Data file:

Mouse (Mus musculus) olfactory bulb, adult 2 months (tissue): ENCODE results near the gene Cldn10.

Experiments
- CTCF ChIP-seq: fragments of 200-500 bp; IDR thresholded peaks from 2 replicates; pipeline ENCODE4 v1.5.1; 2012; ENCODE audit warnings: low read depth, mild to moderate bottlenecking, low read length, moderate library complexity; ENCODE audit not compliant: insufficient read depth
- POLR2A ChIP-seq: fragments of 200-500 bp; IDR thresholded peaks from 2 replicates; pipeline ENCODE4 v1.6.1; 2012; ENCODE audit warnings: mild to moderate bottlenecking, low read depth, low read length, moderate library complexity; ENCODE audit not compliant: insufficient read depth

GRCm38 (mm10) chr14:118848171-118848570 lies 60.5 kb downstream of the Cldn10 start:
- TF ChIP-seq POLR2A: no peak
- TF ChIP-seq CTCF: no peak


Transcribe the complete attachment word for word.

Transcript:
Mouse (Mus musculus) olfactory bulb, adult 2 months (tissue): ENCODE results near the gene Cldn10.

Experiments
- CTCF ChIP-seq: fragments of 200-500 bp; IDR thresholded peaks from 2 replicates; pipeline ENCODE4 v1.5.1; 2012; ENCODE audit warnings: low read depth, mild to moderate bottlenecking, low read length, moderate library complexity; ENCODE audit not compliant: insufficient read depth
- POLR2A ChIP-seq: fragments of 200-500 bp; IDR thresholded peaks from 2 replicates; pipeline ENCODE4 v1.6.1; 2012; ENCODE audit warnings: mild to moderate bottlenecking, low read depth, low read length, moderate library complexity; ENCODE audit not compliant: insufficient read depth

GRCm38 (mm10) chr14:118848171-118848570 lies 60.5 kb downstream of the Cldn10 start:
- TF ChIP-seq POLR2A: no peak
- TF ChIP-seq CTCF: no peak